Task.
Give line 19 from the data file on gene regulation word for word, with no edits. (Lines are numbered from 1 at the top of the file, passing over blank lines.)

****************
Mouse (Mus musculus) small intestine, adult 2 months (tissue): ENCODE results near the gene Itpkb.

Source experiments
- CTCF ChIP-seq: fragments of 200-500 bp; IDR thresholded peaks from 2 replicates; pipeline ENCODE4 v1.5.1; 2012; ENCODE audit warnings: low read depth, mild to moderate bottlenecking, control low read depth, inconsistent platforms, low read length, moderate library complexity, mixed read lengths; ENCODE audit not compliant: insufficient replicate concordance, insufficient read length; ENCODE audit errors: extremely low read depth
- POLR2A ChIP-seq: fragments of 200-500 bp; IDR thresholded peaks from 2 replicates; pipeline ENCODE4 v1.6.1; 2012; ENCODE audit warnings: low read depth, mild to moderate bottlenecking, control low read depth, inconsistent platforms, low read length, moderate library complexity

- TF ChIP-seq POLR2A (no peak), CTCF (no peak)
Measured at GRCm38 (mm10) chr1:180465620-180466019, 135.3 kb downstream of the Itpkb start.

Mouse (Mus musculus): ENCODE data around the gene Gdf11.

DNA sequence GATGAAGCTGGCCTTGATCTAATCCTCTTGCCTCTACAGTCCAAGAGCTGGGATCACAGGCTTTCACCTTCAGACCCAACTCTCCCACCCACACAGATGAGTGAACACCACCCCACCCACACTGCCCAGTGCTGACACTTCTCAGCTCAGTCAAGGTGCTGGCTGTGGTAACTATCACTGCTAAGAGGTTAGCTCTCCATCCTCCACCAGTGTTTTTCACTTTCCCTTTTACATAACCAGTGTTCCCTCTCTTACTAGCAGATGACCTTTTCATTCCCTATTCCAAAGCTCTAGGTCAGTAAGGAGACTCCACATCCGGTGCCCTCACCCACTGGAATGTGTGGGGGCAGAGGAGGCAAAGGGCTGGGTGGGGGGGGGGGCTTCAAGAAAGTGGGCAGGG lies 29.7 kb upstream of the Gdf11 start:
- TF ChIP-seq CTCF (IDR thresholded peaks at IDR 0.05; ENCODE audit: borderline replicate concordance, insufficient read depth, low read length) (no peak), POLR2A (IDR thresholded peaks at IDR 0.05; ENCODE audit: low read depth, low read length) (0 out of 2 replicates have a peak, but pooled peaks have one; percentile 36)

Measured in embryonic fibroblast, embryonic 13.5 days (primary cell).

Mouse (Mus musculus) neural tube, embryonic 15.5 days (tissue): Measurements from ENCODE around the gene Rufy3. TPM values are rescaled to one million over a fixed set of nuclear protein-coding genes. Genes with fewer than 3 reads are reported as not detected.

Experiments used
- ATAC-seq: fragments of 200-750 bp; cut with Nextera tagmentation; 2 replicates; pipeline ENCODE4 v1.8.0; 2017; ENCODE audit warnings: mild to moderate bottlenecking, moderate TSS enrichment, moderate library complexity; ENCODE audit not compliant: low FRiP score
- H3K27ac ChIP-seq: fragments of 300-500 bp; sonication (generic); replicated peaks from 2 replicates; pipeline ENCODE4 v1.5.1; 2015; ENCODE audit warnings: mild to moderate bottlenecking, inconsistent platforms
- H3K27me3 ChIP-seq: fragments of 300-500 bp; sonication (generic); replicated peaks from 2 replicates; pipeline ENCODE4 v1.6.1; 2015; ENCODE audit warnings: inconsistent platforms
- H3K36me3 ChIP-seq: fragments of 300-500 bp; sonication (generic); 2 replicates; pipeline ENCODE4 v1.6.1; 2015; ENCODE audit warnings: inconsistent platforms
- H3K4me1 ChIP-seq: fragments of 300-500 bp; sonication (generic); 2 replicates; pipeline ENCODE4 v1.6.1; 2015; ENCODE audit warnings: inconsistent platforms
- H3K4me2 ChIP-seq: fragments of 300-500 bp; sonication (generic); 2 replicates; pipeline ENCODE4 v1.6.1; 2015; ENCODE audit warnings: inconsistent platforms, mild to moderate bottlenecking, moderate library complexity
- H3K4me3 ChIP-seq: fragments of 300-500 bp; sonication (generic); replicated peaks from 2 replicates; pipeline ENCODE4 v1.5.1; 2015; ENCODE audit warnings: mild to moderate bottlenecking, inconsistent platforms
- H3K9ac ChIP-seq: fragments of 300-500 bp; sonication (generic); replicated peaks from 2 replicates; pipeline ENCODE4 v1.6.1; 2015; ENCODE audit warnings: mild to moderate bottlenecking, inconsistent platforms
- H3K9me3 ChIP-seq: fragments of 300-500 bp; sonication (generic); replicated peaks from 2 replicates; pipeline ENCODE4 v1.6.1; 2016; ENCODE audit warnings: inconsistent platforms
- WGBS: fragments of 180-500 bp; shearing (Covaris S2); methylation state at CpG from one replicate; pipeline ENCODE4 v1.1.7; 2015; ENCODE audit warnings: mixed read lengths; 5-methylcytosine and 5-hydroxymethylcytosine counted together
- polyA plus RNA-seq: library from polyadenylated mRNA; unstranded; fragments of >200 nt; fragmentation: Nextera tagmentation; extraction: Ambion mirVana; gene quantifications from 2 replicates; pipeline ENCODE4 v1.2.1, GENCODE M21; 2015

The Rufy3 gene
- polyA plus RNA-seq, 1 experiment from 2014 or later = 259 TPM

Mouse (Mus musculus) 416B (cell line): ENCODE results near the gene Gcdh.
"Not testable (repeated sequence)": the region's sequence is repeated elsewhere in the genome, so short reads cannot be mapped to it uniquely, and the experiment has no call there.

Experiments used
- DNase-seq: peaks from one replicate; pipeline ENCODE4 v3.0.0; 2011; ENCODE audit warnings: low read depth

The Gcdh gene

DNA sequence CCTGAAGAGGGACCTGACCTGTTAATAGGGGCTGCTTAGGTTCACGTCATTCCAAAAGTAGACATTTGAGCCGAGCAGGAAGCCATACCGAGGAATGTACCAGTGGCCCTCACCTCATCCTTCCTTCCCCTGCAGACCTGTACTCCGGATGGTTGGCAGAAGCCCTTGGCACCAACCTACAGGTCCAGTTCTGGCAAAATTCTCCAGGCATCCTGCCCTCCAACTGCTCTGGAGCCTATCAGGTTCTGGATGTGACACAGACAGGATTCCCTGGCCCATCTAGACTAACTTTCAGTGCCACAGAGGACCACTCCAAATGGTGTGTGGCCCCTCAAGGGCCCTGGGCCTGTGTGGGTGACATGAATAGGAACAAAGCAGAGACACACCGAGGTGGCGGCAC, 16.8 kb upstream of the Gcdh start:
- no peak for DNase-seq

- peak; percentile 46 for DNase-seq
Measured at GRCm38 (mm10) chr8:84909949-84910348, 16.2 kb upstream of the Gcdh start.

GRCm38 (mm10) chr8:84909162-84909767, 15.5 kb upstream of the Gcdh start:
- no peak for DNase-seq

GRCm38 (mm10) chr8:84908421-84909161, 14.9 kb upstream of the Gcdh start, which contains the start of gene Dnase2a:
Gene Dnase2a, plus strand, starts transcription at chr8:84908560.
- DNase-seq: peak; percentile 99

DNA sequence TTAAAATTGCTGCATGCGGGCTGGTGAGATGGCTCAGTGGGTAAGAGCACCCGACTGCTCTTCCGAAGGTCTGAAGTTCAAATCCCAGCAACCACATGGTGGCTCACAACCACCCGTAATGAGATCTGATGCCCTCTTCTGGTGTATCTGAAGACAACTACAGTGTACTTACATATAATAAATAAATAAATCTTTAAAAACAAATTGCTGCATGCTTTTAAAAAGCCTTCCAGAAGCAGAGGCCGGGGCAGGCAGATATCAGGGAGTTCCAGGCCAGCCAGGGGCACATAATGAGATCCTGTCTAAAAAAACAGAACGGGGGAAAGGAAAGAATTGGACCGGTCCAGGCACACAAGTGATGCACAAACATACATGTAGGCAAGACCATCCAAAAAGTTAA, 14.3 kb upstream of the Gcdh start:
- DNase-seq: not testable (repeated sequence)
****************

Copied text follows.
- H3K4me3 ChIP-seq: fragments of 300-500 bp; sonication (generic); replicated peaks from 2 replicates; pipeline ENCODE4 v1.5.1; 2015; ENCODE audit warnings: mild to moderate bottlenecking, inconsistent platforms